Our nonprofit partners work incredibly hard on a daily basis to serve stakeholders, reach new donors and ultimately improve communities. Often, our clients wear many different hats, working long hours on small teams with limited resources. And that’s before dealing with a crisis.
The past thirty days have been rough. But working alongside nonprofits like Serving Seniors – whose main demographic is one of the most vulnerable to this virus – has been some of the most important and rewarding work of my career.
Here are a few strategies that can help nonprofits navigate through crisis situations:
Get your action plans in place: First things first – get your organization’s leadership team in a room to nail down the chain of command, key spokespeople and protocol. Once a crisis hits, there will be aftershocks. Think about all the other scenarios that could happen as a result of this crisis, and identify the ways in which you would tackle those issues. For example, if you can no longer distribute meals at a dining hall, can you deliver? Will that require additional resources for cars, drivers, etc.? What steps will be put in place if someone is exposed to the virus? How will you handle staff/employee sicknesses? Once you have a list of anticipated scenarios in place, you can work to draft template statements for inbound questions from the public/media. You’re not going to have all the information (especially in an unprecedented situation like COVID-19) but having template statements prepared will not only make it easier to quickly respond to questions, it will also serve as an important exercise for your team to think through the “If/Then” scenarios.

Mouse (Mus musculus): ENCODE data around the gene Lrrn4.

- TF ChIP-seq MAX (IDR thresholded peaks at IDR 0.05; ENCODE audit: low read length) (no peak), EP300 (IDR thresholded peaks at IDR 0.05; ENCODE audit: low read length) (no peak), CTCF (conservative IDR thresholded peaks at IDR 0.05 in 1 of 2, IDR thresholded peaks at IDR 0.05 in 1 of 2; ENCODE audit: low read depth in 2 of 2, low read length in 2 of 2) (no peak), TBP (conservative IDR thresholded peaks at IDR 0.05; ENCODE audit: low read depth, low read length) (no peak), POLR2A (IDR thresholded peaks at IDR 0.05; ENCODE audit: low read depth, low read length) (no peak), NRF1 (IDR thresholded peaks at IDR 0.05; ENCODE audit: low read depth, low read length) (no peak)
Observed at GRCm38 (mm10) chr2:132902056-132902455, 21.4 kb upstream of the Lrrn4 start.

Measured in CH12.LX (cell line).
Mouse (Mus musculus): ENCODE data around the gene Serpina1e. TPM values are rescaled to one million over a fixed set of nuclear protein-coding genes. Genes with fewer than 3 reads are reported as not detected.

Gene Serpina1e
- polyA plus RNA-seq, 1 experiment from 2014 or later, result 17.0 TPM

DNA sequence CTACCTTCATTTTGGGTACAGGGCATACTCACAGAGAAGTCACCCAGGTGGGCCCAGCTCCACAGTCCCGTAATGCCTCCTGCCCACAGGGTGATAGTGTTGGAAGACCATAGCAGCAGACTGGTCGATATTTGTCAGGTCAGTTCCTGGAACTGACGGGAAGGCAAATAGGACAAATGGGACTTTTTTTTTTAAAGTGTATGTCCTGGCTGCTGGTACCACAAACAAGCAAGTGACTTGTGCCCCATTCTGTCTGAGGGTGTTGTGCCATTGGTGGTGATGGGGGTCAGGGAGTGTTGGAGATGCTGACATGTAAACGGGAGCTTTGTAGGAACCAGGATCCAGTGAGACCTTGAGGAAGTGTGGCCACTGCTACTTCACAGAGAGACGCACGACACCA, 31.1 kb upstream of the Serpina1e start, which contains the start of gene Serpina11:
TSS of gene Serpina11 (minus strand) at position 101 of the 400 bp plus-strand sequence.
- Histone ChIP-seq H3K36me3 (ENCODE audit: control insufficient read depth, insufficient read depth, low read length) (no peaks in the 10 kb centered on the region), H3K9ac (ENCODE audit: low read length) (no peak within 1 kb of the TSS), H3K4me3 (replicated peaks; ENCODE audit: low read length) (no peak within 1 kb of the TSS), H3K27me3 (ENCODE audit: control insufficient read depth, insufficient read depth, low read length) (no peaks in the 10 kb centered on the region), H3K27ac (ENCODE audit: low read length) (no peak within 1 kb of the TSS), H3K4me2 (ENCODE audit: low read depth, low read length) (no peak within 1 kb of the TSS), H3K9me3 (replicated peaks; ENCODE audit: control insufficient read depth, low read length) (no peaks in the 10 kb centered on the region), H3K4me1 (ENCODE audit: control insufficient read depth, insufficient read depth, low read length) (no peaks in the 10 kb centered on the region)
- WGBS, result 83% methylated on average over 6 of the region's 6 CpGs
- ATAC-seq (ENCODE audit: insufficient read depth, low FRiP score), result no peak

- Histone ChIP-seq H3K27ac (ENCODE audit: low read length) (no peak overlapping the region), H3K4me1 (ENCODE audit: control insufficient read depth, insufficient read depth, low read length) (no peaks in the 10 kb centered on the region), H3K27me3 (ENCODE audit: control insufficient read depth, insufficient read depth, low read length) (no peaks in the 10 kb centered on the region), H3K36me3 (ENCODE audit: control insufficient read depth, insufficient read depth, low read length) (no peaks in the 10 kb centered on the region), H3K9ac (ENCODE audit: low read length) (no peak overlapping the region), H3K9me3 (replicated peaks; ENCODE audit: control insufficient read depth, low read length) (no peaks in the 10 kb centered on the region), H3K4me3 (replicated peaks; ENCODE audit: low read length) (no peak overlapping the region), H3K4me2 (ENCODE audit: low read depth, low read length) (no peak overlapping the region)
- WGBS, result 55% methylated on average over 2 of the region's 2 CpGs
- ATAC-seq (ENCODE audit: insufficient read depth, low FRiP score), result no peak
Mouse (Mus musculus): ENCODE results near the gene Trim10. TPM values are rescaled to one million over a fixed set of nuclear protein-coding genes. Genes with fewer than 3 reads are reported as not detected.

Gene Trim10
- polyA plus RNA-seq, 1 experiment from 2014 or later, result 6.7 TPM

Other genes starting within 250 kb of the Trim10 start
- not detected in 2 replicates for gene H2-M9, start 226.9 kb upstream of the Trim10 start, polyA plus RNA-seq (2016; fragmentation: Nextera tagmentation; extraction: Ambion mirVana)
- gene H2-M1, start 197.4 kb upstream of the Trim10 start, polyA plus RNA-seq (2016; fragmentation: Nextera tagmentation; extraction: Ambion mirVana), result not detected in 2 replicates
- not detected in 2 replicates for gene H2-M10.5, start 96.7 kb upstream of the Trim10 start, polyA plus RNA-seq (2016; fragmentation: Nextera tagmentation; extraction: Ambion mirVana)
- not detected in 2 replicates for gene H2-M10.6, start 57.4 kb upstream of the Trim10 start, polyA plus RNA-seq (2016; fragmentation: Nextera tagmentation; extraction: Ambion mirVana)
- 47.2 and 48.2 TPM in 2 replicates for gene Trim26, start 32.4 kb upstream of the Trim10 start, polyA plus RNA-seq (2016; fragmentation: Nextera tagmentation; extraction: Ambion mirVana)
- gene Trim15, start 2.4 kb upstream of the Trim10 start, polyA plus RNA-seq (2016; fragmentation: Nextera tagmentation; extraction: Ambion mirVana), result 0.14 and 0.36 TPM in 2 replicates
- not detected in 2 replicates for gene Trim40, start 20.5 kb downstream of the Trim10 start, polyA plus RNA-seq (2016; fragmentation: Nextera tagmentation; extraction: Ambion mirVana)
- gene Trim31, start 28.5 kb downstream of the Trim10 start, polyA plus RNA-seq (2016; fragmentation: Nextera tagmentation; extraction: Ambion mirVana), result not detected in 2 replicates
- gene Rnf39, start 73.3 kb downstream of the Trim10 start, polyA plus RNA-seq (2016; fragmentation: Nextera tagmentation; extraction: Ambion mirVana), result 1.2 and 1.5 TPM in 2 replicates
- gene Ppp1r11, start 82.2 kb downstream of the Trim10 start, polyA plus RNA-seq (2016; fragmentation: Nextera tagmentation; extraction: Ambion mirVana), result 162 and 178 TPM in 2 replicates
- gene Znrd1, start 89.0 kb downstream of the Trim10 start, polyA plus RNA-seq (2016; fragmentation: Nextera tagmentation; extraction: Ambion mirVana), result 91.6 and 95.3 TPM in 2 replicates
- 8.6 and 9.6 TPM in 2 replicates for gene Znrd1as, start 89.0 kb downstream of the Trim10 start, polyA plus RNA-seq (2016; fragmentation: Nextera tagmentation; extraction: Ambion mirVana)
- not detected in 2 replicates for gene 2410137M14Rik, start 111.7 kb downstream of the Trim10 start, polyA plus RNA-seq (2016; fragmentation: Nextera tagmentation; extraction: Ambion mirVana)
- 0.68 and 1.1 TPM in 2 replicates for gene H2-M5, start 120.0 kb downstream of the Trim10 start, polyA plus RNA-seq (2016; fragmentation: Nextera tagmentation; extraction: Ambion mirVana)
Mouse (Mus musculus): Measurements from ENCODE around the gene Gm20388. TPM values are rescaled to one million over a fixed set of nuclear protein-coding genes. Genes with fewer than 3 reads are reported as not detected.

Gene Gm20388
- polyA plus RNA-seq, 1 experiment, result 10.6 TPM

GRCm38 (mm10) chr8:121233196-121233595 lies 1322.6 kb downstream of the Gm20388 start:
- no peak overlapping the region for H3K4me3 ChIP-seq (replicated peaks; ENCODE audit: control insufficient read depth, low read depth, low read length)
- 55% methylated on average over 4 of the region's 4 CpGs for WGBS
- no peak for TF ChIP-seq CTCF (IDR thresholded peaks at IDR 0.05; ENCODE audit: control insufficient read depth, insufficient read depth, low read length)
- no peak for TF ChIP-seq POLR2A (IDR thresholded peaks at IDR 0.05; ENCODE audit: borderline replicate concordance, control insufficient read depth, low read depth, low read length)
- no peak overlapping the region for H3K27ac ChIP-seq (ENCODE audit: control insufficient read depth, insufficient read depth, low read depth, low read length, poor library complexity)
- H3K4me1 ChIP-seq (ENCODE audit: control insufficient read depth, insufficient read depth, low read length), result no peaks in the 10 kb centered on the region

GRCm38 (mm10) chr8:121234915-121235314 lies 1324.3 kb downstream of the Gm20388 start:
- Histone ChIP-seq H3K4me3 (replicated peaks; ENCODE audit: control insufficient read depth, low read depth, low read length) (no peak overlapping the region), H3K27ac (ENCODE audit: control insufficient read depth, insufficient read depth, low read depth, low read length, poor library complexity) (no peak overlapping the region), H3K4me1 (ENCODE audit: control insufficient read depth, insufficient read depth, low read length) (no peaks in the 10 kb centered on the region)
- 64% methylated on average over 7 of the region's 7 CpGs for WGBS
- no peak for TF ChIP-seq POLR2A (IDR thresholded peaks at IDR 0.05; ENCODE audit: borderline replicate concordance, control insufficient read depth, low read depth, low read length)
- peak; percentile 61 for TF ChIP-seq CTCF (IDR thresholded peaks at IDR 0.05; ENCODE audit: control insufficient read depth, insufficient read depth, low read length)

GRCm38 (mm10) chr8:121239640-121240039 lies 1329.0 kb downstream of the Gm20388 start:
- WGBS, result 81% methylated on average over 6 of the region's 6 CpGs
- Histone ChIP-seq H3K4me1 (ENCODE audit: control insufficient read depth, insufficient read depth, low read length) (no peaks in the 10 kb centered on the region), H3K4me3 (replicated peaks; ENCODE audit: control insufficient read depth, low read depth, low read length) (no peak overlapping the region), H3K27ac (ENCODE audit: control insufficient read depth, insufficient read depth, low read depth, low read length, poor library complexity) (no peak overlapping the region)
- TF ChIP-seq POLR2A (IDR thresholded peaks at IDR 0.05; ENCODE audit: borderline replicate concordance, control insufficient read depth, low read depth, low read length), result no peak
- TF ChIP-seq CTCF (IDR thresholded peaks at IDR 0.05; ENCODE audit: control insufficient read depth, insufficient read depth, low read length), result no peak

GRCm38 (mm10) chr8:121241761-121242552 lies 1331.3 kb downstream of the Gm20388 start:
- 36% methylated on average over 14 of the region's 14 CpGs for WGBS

Be upfront and share updates often: In a time of panic, people want to feel reassured. The best way to reassure your stakeholders during a crisis is by clearly communicating how they are being protected. Outline specific steps/protocols being put in place, and make it easy for your audiences to find that information (ideally, it would live on a separate landing page on your website – here’s an example). Communication directly from your CEO is a good way of showing how seriously you’re taking it. Share updates often and on the right platforms – this can be a mix depending on your target audiences, but we’ve found success in sharing via newsletters, video messages, and even daily updates on Facebook Live at a specific time so followers know when to tune in.
Ask your network for help: Tap into your network of board members, volunteers and staff by creating a ‘toolkit’ with simple ways they can help spread the word and fundraise. This toolkit should include an overview of your campaign along with template messaging for the various platforms (i.e. email, Facebook, LinkedIn, Nextdoor, etc.) and relevant image assets, making it easy for employees/partners to copy, paste and share. For example, ask volunteers to create a personal Facebook fundraiser for your organization. Not only will it give them a bigger sense of personal impact, it can also go far in spreading organic reach. The toolkit doesn’t have to be fancy – a simple Word document is all you need.
One last bit of advice: don’t forget to share the good stuff. Odds are, your nonprofit is working hard to do good in your community. Consider sharing inspirational stories of clients/staff/volunteers to help bring some light to a gloomy situation. People are always looking for some good news.